Getting into the Virginia Tech Carilion School of Medicine

Less than one percent of applicants were accepted

By Jenna Zibton - Anchor
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42 men and women make up the new Virginia Tech Carilion School of Medicine students starting in the fall 2017.

ROANOKE - Less than one percent of the students who applied to the Virginia Tech Carilion School of Medicine actually got in this year.  4,400 students applied and 307 interviewed for just 42 spots.

"I'm hoping to go into orthopedics. I'm a runner myself so I definitely know what it's like to go through injuries," said  Alyssa Vassallo, a student from New Jersey.

Vassallo applied to the Virginia Tech Carilion School of Medicine twice.

"When I came to interview, it's kind of hard to describe, but you just get a feeling that you belong somewhere. I couldn't find one thing that I didn't like about this place," she said.

That's why when Vassallo got put on the waiting list, she didn't accept an offer from another school and worked with people like Barbara Parshall, senior director of admissions.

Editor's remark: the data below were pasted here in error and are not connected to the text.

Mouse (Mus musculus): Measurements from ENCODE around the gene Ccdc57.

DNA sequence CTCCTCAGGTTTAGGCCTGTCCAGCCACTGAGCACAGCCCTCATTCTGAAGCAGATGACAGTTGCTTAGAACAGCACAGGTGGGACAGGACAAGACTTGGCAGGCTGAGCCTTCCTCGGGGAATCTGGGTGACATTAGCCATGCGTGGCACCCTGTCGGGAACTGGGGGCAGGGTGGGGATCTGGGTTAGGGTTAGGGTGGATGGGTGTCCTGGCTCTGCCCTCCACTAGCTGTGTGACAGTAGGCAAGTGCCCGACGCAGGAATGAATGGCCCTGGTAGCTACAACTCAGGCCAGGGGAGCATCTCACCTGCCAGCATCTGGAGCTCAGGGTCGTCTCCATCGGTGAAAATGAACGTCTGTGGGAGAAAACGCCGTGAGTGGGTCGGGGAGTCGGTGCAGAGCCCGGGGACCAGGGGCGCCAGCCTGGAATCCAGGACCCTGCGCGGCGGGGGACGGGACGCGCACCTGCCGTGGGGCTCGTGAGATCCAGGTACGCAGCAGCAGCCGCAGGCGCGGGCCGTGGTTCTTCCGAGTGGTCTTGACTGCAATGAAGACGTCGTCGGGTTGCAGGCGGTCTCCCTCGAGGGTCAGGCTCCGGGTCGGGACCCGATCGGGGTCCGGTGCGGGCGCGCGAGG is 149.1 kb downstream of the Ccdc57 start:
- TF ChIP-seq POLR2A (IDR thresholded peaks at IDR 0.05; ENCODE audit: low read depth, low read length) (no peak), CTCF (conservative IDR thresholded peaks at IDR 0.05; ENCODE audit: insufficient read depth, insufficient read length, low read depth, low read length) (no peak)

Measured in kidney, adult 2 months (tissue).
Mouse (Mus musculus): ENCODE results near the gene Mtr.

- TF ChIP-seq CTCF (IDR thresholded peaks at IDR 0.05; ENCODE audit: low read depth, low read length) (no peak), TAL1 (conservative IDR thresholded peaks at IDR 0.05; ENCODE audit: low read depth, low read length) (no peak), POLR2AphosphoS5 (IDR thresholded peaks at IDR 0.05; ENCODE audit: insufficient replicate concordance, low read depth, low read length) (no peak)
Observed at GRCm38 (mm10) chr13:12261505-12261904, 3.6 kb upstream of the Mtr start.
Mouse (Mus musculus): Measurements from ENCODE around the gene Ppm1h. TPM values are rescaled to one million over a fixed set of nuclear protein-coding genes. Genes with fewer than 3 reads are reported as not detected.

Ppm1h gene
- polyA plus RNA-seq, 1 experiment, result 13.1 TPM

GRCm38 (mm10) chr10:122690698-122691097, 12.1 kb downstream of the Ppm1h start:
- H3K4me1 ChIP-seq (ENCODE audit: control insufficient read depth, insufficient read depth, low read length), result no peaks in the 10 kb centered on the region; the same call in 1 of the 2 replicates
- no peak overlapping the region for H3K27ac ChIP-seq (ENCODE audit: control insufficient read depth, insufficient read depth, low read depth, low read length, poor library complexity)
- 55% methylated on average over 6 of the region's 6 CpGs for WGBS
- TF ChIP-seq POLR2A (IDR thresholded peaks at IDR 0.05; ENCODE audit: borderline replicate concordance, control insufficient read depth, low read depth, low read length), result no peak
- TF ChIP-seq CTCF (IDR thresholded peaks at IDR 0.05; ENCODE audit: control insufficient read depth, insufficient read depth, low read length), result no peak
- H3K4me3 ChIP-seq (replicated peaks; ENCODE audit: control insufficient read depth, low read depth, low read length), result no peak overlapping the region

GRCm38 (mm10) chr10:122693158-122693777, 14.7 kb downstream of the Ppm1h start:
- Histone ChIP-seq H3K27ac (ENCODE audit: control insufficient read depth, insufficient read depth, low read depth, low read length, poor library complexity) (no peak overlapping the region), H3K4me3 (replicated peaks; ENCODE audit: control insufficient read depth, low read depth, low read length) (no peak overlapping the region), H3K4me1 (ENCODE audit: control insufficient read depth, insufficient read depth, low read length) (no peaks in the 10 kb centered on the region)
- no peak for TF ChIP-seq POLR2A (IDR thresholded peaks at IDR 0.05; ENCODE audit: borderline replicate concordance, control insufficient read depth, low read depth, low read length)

"We like to offer those people that we've interviewed the opportunity to take the next year to build their resume, make it just a little bit stronger and make them stand out," said Parshall.

Vassallo shadowed more people in the medical field, getting more hands on experience. She applied again and this time got in for the fall 2017.

"We're looking for people who aspire to do research because they're passionate about it. They have demonstrated they have medical motivation. That patient interaction. If you don't have interaction with a patient you don't necessarily demonstrate that you actually know what it means to be a doctor so shadowing positions is important as well," said Parshall.

"It was just a really personal process being able to feel like they wanted me and I'm not just a number. I think that's really important," said Vassallo.

The school is small by design and can only hold 42 students.   Parshall says many other medical schools have classes of 100.    That's why they work with students to improve their applications, because sometimes it's not what they've done, but how they describe it that can make a difference in being accepted.

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